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I was always the 'floater friend' in groups. Here are 4 things I did to feel more included in my relationships.

The author in a group shot with friends
Alison Mei
  • "Floater friends" or background friends tend to feel left out in friend groups.

  • A psychologist shared all the reasons you might consistently feel like a floater friend.

  • I used to be the floater friend. Reaching out more and prioritizing one-on-one friendships helped.

A week ago, I saw a TikTok that felt viscerally relatable to how I'd always felt in most social interactions. Captioned "That one friend that's just 'there' in the friend group," it showed a third-wheeling friend consistently left out of the group's inside jokes.

Many of the comments related to being a "floater friend," a term that's become popular online to describe feeling like you're always in the background of every friend group. It's language I didn't have in when I felt this way in high school all through my 20s.

I had no problem meeting or generally getting along with new people — my people-pleasing personality was a gift in that sense. But I often struggled to feel more integrated in a squad, left under the impression that if I stopped texting in the group chat, no one would even care.

Dr. Miriam Kirmayer, a clinical psychologist and keynote speaker on social connection, told Business Insider that if you always feel like a floater friend, it's good to dig deeper as to why.

"If it is a pattern, what does that mean?" she said. "Does that mean that you are choosing the 'wrong' friends? Or does that reflect how comfortable you are taking up space in conversations or initiating plans?"

Kirmayer said taking a hard (but not blamey) look at your friendship dynamics can be the first step to better connections. Similarly, once I realized I sometimes felt safer staying a floater friend than speaking up more, I made major changes in how I socialize.

1. I started opening up more

Kirmayer said that if you're convinced your friends treat you like a floater friend, you should try to test that theory by opening up more.

"If you do muster that courage and some of that bravery and try that out, how do people respond?" she said.

I realized that many of my friends have different communication styles from me: the ones who are more open to sharing without being prompted tended to talk more in the group. If I wanted to feel more involved in the conversation, I had to stop waiting for someone to start interviewing me and just bring up what I wanted to talk about.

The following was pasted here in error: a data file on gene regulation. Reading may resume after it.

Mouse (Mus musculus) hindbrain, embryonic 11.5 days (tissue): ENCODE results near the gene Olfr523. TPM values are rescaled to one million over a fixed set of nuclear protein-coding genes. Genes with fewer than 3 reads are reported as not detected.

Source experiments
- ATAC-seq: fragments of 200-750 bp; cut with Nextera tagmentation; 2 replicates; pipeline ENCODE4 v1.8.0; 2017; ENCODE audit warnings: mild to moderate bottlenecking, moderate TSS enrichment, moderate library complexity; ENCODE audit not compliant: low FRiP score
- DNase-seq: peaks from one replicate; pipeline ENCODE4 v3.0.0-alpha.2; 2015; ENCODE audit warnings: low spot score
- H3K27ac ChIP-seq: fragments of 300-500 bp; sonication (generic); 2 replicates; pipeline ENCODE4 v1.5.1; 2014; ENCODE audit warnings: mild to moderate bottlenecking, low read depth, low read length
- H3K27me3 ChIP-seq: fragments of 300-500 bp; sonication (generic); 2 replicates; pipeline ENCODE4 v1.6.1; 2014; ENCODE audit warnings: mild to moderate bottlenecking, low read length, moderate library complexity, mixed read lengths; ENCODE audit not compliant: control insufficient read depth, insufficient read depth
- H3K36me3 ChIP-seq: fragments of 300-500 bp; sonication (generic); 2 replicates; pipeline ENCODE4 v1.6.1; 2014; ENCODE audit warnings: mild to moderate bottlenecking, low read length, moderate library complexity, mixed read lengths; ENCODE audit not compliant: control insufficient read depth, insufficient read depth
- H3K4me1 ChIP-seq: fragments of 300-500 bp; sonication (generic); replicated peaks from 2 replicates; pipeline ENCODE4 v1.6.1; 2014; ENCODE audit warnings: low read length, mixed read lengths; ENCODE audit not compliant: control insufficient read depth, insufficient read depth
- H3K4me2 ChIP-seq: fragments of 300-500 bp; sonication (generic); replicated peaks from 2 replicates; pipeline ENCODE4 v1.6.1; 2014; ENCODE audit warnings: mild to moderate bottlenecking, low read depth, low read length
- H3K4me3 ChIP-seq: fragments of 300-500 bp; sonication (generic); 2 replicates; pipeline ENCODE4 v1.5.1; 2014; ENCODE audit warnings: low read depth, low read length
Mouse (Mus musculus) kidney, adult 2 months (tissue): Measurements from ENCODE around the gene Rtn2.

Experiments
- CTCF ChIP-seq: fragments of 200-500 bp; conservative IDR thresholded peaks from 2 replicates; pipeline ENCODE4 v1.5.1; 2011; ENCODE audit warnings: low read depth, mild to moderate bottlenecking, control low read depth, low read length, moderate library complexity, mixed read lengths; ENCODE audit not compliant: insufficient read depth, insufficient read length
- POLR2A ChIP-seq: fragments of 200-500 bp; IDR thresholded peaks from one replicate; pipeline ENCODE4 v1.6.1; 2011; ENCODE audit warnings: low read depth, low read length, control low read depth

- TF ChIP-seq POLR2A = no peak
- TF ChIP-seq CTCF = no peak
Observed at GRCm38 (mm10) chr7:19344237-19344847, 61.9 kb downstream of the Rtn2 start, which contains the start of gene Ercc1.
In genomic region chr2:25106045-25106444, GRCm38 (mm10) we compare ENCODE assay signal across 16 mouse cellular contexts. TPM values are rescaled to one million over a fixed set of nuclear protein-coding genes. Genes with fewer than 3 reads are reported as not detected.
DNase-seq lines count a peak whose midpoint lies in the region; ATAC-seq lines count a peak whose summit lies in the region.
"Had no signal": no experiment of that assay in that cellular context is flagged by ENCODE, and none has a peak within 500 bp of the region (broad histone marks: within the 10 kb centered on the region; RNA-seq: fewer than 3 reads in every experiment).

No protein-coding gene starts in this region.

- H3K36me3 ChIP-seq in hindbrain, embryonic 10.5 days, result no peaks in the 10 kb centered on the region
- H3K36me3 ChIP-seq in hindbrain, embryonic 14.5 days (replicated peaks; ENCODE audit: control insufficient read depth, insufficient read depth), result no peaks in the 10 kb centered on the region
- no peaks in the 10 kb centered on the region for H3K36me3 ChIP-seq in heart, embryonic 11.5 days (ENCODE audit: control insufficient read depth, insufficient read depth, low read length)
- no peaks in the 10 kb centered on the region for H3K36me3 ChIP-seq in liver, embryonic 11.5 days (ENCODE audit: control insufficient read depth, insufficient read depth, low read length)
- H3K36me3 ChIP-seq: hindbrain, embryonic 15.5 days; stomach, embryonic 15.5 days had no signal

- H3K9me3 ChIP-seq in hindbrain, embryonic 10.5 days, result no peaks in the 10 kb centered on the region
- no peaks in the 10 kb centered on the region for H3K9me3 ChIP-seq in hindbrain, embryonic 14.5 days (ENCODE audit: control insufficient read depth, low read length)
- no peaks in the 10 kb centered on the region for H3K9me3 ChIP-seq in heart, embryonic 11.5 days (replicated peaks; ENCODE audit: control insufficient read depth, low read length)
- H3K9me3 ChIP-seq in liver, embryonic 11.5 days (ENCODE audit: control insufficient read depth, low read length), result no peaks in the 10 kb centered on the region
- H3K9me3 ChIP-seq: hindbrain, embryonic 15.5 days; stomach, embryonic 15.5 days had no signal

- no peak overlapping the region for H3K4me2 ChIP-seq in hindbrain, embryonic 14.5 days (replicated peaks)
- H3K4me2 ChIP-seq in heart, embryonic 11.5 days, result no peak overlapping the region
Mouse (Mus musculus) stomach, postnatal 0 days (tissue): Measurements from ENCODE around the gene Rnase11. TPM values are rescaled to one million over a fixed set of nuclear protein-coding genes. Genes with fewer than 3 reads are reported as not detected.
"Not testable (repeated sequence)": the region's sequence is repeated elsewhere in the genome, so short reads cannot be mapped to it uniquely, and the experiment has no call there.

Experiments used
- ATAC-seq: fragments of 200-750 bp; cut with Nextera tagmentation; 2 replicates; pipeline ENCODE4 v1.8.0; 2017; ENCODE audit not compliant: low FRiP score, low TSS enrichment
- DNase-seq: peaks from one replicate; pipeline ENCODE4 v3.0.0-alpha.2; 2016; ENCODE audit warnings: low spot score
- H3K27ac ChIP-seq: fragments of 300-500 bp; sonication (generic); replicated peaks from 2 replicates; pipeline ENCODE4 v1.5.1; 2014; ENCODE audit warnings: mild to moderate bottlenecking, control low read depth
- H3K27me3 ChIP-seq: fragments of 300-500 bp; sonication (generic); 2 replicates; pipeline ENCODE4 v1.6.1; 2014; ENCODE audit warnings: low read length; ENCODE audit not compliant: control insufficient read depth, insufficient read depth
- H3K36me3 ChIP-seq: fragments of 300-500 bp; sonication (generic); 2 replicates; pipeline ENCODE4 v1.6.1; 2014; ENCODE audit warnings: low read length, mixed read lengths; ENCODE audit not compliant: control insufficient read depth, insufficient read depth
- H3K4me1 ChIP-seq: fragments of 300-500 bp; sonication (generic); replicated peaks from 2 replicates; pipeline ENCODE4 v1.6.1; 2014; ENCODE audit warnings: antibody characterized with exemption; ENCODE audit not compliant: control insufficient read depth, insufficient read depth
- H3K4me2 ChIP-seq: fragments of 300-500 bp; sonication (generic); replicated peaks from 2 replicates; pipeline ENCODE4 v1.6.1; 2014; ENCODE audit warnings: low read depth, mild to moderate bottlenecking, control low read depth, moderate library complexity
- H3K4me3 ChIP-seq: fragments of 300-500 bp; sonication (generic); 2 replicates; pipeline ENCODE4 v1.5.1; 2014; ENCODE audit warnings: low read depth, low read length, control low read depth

I also found that I often waited for others to suggest plans or drop life updates in the group chat. While initiating could bring rejection ("what if no one responds?"), I learned that it wasn't fair to sit back and always expect others to include me.

2. I formed individual bonds with friends outside of our group dynamic

From working with her clients, Kirmayer said she often hears people say that they don't feel like they're really close to any one person in their friend group.

Reaching out to individual members of the group, whether you share a meme or ask them to get coffee, can have two benefits, she said. One, it tests if they see you as a worthwhile friend. Two, it can shift your dynamic in the group as you form deeper bonds with everyone.

I now make it a point to have a relationship with friends separate from the group, even if it's just texting when something reminds me of them. It also reduces the chances that I'm treating someone else like the floater friend.

3. I accepted that I'd outgrown some groups

Sometimes, feeling like the floater friend can be a sign that the group really doesn't take an interest in your life, according to Kirmayer.

As I started to take more initiative in my friendships, I noticed I'd just outgrown some friend groups. Some just discussed topics I didn't connect with as much, while others really did feel more one-sided. It was unsustainable to keep up with group chats where I wasn't as interested or felt invisible.

Instead of doing everything I could to make sure I'd always be invited to hang out by a particular group, I let them make plans — with or without me. Some groups fizzled out, while others are just ones I hang with less often but still enjoy seeing.

4. I realized I thrive in one-on-one friendships

In making new friends as an adult, I learned that I relax a lot more in one-on-one settings. I don't have to keep track of multiple convos or raise my voice to be heard. In general, I can happily talk for six hours when I'm with someone I click with. But I burn out a lot faster in big gatherings, often seeking out moments to recharge.

Thanks to social media, "It's very common for people to believe that they need to have a friend group as opposed to individual connections," Kirmayer said. "And while there is some value in having a friend group, it's also not a necessary friendship experience."

For example, many neurodivergent people can feel exhausted in social settings, sometimes because of the effort it takes to fit in or experiencing sensory overload.

Being real with myself meant accepting that I will always, at some point, feel like the floater friend in every group because groups are just not where I shine. To feel more like the main character, I just need to be part of a smaller cast.

Read the original article on Business Insider